Lipoxin Generation in Human Whole Blood: Monitoring by Electron-Capture NICI GC/MS
Mammalian lipoxygenase-derived products of arachidonic acid were first identified with cells of hematopoietic origins (reviewed in ref. 1). Products of these enzymatic pathways (e.g. leukotrienes) play critical roles in a wide range of physiologic responses (2). The lipoxins (LX) are an addition to the established family of bioactive eicosanoids. Members of the LX series contain a conjugated tetraene structure, can be generated by the interactions of individual lipoxygenases or by cell-cell interactions, and display a profile of bioactions unique among eicosanoids (reviewed in 2,3). Results from several laboratories now show that lipoxin A4 can block the proinflammatory actions of leukotriene B4 and the hemodynamic effects of leukotriene D4. LXA4 may also play an intracellular role in its cell of origin, since it activates isolated protein kinase C and has been found to inhibit IP3 formation (recently reviewed in ref. 3). Thus, as is the case with other bioactive eicosanoids, the availability of appropriate quantitative methods will play a critical role in assessing the temporal association between lipoxin formation and their potential involvement in both physiologic and pathophysiologic events.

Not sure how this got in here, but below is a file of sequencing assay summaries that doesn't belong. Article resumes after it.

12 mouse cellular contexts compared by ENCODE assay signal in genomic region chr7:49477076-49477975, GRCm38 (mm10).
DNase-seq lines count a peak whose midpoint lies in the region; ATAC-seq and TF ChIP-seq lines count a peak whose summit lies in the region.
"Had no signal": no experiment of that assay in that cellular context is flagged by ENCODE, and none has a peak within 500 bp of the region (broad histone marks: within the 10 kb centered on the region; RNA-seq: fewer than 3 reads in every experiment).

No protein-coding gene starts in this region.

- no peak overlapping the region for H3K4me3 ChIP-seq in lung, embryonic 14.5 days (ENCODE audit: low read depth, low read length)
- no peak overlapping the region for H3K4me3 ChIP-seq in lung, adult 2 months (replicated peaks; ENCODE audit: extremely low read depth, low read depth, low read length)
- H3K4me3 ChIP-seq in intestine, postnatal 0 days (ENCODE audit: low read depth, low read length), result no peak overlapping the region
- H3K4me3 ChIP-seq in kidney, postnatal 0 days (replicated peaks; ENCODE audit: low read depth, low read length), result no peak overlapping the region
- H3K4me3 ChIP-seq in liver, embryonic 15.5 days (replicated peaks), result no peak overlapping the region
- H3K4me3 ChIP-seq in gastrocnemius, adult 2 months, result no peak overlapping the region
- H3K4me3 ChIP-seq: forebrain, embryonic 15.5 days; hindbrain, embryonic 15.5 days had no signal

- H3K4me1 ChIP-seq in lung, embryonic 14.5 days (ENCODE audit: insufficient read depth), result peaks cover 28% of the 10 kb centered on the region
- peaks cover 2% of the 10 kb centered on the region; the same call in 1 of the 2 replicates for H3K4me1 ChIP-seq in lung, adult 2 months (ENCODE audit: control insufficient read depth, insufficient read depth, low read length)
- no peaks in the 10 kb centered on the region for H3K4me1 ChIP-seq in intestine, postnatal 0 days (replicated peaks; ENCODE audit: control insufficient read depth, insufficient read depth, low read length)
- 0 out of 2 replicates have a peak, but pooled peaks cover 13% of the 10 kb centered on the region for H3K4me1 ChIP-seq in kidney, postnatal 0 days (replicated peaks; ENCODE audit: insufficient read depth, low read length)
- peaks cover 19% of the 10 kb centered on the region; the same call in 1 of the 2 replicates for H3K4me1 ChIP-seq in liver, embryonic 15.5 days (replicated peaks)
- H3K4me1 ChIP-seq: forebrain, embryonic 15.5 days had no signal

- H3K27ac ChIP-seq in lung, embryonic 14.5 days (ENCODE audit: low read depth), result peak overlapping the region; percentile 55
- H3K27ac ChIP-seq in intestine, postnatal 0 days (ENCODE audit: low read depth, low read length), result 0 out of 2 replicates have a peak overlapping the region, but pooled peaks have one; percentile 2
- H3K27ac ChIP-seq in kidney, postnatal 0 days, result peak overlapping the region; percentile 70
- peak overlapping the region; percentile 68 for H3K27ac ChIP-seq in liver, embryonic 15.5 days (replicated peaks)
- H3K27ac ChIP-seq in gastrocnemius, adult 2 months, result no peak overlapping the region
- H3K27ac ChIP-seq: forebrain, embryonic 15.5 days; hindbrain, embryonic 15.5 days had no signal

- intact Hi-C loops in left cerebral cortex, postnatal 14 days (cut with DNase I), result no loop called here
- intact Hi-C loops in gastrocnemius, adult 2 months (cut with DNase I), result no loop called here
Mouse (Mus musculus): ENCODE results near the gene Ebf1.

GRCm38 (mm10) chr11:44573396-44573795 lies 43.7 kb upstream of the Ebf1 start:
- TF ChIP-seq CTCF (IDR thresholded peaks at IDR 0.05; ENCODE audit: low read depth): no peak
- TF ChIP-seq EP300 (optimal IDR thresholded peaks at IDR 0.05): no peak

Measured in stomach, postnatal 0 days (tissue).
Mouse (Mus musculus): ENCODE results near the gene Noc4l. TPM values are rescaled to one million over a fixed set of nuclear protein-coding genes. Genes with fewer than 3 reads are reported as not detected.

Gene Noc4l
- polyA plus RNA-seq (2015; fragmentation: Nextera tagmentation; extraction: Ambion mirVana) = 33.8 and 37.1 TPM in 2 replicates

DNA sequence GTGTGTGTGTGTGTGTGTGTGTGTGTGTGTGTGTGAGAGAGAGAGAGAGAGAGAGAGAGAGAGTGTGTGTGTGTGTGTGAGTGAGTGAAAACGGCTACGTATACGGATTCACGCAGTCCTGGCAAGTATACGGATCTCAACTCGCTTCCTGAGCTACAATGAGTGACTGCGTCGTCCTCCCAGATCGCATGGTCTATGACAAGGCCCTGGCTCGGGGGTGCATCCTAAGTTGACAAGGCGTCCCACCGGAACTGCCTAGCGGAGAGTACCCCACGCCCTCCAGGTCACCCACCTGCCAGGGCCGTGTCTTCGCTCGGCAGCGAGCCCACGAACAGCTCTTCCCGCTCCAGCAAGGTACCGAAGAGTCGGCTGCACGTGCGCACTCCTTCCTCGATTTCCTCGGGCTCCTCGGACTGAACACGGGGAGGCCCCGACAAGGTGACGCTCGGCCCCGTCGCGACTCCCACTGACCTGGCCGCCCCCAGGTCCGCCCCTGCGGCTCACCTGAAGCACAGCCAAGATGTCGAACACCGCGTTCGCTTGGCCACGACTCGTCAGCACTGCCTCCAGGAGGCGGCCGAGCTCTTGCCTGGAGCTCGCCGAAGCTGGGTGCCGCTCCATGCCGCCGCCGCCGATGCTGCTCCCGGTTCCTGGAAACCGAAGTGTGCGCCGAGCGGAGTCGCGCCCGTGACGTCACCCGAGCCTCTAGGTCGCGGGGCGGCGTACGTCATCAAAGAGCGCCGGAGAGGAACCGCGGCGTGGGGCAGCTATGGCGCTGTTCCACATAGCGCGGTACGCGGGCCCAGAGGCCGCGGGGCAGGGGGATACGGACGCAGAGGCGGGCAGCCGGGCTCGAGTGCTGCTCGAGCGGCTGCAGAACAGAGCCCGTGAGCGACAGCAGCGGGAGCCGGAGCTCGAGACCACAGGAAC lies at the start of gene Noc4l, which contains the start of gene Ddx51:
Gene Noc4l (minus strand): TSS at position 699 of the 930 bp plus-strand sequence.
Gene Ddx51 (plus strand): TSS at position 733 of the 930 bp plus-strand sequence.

KeywordsMethyl Formate Electron Impact Mass Spectrum Bioactive Eicosanoid Intracoronary Blood Dihydroxyeicosatetraenoic Acid
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